As marketers start evaluating machine-learning systems, it’s crucial to spot when that title is deserved—and when it’s just a buzzword
Machine Learning is suddenly among the hottest labels under the sun, and products and services for marketers are especially eager to sew on that patch. Machine learning, of course, refers to the ability of a system to learn from data, improving its accuracy or performance without needing any additional programming. Machine learning systems help optimize themselves.
Just back from two of the big annual marketing shows, Kristen Alexander, vice president of marketing at Certain Inc., says “nearly everyone is touting either predictive, machine-learning, or AI capabilities.”
But in the buying process, marketers need to beware of ‘machine washing’—slapping that machine learning label onto a product that doesn’t really deliver the goods.
If you invest in a system expecting machine learning, and don’t get it—what’s the big deal? For starters, you eat into your experimentation budget and under-deliver on results. Now instead of achieving a breakthrough or ongoing improvement, you are stuck with another marketing automation system you have to optimize by hand.
To help you spot machine washing and evaluate machine learning products, we interviewed a data scientist, a CIO, and a marketing VP. Here are their insights.
First, questions to ask yourself (and your colleagues)
Don’t walk into a vendor demo cold. Before you try to make sense of product and service offerings, you first need to know a few things about your business requirements (duh!).
Kirk Borne, Principal Data Scientist at Booz Allen Hamilton, suggests knowing the answer to these three questions:
1) How will machine learning help with the program or project at hand?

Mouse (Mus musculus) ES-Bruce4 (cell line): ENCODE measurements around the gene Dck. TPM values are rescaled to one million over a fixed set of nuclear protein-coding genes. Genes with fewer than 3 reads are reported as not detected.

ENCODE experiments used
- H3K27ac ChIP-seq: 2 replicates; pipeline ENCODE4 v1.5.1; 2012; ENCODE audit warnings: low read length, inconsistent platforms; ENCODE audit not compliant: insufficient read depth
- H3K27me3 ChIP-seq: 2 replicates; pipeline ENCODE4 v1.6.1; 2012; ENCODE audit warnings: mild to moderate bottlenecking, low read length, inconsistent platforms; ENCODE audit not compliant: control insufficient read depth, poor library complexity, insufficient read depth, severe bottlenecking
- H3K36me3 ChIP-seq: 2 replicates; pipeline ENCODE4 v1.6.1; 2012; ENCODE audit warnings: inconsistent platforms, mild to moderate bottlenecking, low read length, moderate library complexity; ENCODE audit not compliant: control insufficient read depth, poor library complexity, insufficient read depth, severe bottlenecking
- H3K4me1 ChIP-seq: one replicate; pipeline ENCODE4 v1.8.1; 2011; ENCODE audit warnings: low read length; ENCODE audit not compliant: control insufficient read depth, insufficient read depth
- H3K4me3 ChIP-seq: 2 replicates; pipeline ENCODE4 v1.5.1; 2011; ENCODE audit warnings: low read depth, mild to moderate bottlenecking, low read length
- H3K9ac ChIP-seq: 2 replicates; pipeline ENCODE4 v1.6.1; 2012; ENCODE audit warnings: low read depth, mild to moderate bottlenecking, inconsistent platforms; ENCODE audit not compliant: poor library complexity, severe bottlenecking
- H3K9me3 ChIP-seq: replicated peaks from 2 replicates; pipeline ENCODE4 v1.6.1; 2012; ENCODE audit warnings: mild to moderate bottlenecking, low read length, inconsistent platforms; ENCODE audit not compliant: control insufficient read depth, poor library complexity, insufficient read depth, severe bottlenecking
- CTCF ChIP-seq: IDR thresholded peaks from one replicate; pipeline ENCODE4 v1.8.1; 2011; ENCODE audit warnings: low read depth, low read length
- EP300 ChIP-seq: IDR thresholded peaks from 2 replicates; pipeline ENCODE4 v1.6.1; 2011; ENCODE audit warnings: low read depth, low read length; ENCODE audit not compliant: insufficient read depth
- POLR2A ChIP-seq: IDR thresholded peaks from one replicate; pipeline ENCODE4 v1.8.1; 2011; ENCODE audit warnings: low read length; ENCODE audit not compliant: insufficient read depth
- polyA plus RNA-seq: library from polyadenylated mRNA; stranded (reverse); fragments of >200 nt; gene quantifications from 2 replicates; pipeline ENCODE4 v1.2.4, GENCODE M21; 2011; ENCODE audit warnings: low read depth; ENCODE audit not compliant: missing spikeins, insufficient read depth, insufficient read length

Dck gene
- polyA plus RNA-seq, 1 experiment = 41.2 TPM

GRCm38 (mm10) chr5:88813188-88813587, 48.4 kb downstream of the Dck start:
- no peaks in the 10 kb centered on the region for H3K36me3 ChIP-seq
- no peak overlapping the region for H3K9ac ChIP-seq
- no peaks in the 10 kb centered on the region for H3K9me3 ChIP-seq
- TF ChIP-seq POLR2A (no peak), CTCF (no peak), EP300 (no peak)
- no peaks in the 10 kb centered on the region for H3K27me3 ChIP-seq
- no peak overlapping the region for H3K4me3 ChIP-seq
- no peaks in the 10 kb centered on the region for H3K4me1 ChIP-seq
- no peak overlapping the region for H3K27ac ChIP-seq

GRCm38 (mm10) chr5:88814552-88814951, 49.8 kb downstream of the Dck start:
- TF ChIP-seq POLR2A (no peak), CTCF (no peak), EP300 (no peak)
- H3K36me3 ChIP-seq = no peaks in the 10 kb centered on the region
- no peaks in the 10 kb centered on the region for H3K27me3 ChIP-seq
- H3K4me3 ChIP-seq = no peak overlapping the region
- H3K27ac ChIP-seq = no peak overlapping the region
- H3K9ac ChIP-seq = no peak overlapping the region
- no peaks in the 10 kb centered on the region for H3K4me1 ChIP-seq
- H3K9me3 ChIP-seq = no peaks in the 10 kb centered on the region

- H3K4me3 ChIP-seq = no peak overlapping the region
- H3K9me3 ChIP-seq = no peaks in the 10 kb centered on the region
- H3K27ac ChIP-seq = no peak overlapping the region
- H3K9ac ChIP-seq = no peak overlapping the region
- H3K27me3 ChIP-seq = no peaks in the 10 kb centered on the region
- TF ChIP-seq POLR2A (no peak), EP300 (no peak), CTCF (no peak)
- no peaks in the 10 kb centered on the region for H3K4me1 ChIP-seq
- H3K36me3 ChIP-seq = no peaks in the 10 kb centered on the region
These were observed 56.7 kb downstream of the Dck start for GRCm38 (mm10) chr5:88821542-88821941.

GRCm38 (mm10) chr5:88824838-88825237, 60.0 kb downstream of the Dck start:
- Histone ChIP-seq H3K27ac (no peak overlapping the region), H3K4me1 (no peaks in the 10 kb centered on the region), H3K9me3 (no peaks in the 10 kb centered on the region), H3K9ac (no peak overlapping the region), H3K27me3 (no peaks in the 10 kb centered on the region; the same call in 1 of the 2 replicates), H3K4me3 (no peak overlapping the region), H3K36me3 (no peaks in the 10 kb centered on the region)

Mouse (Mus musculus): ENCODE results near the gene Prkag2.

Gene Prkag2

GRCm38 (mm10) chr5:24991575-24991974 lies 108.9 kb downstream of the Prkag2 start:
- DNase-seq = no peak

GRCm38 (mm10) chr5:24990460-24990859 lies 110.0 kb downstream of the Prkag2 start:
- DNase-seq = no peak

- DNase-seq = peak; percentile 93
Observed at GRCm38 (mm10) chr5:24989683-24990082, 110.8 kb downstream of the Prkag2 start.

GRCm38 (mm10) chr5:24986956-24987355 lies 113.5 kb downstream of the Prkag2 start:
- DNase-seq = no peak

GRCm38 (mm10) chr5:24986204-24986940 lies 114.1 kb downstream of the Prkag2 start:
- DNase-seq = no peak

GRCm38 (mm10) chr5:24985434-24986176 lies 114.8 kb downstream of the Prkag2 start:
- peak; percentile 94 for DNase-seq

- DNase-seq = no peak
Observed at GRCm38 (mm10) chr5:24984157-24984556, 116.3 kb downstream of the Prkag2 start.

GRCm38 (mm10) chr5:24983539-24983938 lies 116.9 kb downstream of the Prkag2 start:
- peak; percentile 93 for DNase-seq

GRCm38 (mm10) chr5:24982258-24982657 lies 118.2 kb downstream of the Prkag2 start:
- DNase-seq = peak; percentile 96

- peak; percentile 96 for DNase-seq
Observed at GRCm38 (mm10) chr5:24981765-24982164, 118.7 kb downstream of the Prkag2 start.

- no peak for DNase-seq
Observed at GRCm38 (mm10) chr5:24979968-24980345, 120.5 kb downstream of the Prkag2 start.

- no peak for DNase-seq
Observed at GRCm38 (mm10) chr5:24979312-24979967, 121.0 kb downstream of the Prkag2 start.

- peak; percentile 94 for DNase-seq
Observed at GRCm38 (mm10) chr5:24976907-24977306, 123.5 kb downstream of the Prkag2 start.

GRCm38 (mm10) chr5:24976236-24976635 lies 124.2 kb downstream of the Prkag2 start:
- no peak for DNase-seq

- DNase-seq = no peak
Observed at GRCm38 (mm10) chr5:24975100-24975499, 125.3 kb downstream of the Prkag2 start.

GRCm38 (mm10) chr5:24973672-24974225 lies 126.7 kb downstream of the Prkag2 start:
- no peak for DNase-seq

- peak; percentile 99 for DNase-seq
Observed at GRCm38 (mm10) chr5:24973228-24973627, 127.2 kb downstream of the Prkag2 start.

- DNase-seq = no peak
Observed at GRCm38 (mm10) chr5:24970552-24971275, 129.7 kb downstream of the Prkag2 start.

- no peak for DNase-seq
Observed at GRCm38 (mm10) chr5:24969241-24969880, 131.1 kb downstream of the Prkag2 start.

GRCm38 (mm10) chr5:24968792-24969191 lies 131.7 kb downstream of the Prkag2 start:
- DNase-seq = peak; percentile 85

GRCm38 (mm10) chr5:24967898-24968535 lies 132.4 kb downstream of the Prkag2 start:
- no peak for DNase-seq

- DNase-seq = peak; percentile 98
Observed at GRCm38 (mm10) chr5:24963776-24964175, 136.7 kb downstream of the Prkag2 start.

It’s tempting to starting playing around with machine learning. But our experts say there is plenty of real work to be done, and enough real machine-learning products out there. It makes more sense to start with a real business project instead of a hypothetical.
Like anyone, marketers “can fall in love with a technology,” says Alexander. However, she says “it’s critical to ensure that the technology you acquire solves an acute pain point that is going to materially contribute return on investment.”
So, what is your project that will benefit from machine learning: Are you building a recommendation engine? Trying to improve your advertising media mix? Segmenting customers, testing web designs, exploring ways to target personalized email messages? In each case, know the payoff that machine learning provides in helping to automate work and optimize results.
Different tasks will need different tools. (Sounds obvious, but we’ll circle back to this question.)
2) What data do you have to work with?
To evaluate machine-learning tools, you need to understand what you’re going to feed them.
Critically, an answer like “customer data” isn’t detailed enough. Borne lists a number of specific qualities you should know about your data, including:
- Data types
To know this information, you will naturally need to talk to your IT team. Hopefully that conversation is already underway at a strategy level. This point can’t be over-emphasized. As machine learning is, under the hood, “a data and technology capability, it’s important for the CMO to partner with the CIO and Chief Data Officer to develop a strategy...to drive business outcomes,” said Isaac Sacolick, CIO at a financial services company.